Community Public Access Defibrillators (cPADs)
A cPAD is a defibrillator that is available to members of the public, 24 hours a day, to use in the case of a life threatenting emergency. In the north east, we know that only 8.7% of patients who had resuscitation attempted on them survived to be discharged from hospital. A victim’s chance of survival falls by around 7 to 10 percent with every minute that defibrillation is delayed. When a heart stops beating, oxygen is not being transported to the brain and other vital organs, and within four to five minutes, brain damage will start to occur without intervention.
Many organisations have defibrillators, which are machines that can be used to attempt to correct someone’s heart rhythm if they are in cardiac arrest, which is vital in the first few minutes to increase the chance of survival.
However, many of these are not available to the public to use or not available 24 hours per day which can mean that a vital life-saving piece of equipment is unavailable for over fifty per cent of the time. With cPAD sites, the machine is available to members of the public 24 hours a day, either because it is in a building that is permanently open, such as a hotel, or it has been placed in a special cabinet on the outside of a building. These machines have been registered with the ambulance service, so that in a life threatening emergency, the caller can be told where the nearest defibrillator is and asked if someone can retrieve it. If the cabinet is locked, then the caller would be given the access code.
Knowing how to help save lives
In towns and villages across the region, defibrillators have been installed to help save lives. But would you know how to use one in an emergency? Why not take a look at these questions and answers to see how saving a life can be easier than you think.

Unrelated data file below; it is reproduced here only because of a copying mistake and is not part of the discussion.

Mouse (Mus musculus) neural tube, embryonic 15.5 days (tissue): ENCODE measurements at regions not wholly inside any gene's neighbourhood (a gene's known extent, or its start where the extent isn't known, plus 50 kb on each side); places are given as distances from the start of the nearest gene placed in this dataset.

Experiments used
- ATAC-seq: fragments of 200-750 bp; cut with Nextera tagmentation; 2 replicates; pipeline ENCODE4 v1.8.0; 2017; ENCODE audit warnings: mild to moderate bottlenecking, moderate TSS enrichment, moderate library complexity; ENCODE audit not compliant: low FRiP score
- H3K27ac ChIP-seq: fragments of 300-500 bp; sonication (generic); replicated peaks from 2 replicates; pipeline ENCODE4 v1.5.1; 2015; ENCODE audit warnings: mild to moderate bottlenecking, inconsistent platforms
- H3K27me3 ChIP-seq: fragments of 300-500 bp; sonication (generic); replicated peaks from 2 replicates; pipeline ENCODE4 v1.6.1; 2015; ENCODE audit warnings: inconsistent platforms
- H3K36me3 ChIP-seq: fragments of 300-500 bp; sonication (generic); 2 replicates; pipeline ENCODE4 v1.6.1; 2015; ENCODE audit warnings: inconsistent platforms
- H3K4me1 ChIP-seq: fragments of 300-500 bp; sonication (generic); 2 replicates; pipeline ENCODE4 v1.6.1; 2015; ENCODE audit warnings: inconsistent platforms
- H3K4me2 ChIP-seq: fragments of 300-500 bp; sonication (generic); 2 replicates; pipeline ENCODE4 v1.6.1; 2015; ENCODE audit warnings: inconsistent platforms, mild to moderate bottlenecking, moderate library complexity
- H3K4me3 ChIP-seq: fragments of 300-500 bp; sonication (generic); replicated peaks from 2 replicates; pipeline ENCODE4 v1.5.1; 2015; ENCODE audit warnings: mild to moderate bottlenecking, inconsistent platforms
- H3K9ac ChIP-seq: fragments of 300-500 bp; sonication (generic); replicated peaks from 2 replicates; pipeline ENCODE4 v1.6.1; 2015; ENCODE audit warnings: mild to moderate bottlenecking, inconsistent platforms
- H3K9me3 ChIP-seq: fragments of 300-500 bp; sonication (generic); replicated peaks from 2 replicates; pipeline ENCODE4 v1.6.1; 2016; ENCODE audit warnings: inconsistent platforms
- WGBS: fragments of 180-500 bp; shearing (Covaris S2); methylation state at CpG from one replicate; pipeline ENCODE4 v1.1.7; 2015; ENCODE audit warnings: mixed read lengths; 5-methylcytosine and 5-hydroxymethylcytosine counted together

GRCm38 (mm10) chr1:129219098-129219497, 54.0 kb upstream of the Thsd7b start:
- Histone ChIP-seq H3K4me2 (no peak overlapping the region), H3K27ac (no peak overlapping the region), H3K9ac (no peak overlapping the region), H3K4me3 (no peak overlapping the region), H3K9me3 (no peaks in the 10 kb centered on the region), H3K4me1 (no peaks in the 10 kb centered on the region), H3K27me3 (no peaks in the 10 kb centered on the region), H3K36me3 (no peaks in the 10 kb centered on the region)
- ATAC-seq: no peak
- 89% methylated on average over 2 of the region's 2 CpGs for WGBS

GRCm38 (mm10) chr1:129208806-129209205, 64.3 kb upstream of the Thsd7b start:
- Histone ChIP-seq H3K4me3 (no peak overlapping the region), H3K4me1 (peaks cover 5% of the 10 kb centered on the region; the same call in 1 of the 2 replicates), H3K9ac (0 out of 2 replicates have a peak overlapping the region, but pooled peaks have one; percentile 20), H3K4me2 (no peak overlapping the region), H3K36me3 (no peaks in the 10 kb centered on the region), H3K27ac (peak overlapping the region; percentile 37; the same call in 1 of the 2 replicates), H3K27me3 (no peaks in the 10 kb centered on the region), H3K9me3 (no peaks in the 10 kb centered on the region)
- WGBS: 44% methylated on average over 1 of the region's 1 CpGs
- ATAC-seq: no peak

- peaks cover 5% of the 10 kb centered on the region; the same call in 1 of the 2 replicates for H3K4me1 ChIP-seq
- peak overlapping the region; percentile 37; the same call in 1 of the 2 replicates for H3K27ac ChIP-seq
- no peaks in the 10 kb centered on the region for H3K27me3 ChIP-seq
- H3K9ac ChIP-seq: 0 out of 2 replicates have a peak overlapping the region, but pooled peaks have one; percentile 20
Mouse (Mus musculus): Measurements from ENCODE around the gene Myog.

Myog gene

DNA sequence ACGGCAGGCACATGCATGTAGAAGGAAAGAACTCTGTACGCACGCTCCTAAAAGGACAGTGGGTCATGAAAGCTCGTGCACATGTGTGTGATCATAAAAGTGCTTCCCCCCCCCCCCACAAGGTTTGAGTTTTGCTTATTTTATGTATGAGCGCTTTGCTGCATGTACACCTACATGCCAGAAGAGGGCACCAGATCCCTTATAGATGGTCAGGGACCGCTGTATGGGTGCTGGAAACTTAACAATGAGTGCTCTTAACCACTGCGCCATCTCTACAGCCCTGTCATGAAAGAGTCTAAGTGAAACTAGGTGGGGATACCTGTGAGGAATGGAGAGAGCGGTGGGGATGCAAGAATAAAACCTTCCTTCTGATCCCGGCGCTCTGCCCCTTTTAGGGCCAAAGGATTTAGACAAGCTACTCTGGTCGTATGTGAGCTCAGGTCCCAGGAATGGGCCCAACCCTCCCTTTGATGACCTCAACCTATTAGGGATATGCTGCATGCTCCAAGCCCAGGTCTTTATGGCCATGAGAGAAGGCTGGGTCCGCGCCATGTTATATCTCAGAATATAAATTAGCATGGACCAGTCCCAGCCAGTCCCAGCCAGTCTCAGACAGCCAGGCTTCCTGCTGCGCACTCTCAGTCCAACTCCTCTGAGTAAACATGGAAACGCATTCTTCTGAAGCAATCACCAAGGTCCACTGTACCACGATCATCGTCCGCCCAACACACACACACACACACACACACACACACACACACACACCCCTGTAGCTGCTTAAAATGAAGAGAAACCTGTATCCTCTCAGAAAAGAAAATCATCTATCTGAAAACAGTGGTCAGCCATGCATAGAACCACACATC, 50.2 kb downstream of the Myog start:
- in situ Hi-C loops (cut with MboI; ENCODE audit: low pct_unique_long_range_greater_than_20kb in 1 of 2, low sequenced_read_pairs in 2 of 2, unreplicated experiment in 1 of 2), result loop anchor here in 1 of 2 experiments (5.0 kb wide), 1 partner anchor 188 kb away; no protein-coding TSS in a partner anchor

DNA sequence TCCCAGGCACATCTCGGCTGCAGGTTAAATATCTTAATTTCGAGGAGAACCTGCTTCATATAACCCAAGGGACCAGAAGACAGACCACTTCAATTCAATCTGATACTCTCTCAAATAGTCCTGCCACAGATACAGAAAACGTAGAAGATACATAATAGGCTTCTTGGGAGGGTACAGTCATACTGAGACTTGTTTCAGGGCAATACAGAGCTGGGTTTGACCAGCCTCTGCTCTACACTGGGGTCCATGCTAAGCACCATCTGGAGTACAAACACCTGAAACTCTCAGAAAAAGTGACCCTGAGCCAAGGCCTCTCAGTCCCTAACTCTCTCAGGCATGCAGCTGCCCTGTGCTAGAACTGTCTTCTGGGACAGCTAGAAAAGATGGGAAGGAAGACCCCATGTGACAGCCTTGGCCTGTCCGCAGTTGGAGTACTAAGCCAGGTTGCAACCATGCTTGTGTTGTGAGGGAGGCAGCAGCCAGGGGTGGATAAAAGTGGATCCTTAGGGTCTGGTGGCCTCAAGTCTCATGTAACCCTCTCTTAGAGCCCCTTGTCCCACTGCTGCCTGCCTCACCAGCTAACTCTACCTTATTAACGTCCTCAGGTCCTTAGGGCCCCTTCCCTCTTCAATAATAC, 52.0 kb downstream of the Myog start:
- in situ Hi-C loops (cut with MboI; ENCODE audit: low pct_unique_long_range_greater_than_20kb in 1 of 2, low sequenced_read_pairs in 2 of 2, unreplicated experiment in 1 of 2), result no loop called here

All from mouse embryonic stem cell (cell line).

What is a defibrillator?
When a person goes into cardiac arrest, their heart stops beating normally as the electrical activity in their heart becomes uncoordinated . A defibrillator sends out an electrical shock, to stop the electricity with the aim to get it to restart in a normal rhythm.
What should I do if I see someone who is unconscious and not breathing normally?
You must first call 999 to arrange for help. As well as guiding you through CPR, the call operator will be able to advise you if there is a defibrillator nearby. If there is, they will ask you to stay with the patient and continue CPR but ask someone around you to find the defibrillator.
Can anyone use one?
Yes. Defibrillators give the person using them clear audio instructions. You cannot hurt someone with a defibrillator because it won’t work unless a person is in cardiac arrest.
I’ve seen some defibrillators are locked inside a cabinet. How would I know how to get access to it in an emergency?
The 999 call handler will give you the code to unlock it.
Can it really make a difference to a person in cardiac arrest?
Definitely! Studies have shown that a shock given within three to five minutes can produce survival rates between 50 and 70 per cent. The immediate delivery of CPR combined with early use of a defibrillator gives a person in cardiac arrest the best chance of surviving.
Remember the chain of survival
To increase the chance of survival, there is a concept called the chain of survival that is a step by step guide for someone to familiarise themselves with:
1) Early recognition of someone in cardiac arrest and getting assistance is the first step to helping them.
2) Performing CPR will help keep the brain and other vital organs supplied with blood and oxygen. According to research, CPR can double a person’s chances of survival.
3) You can triple a person’s chance of survival by using a defibrillator as soon as you can. For every minute without defibrillation, their chances of survival reduce by 10%.
4) Early advanced care by the paramedics will be helped by the CPR performed before they get there. If you start CPR within two minutes, use a defibrillator within four minutes and a paramedic arrives in eight minutes, patients will have a 40% chance of survival.
Find your local cPAD
You can use defibfinder to find the 10 defibs nearest to you. These are debibds registered on The Circuit and have given permission for their info to be shared.
Thinking about getting a cPAD? Click here to find out more.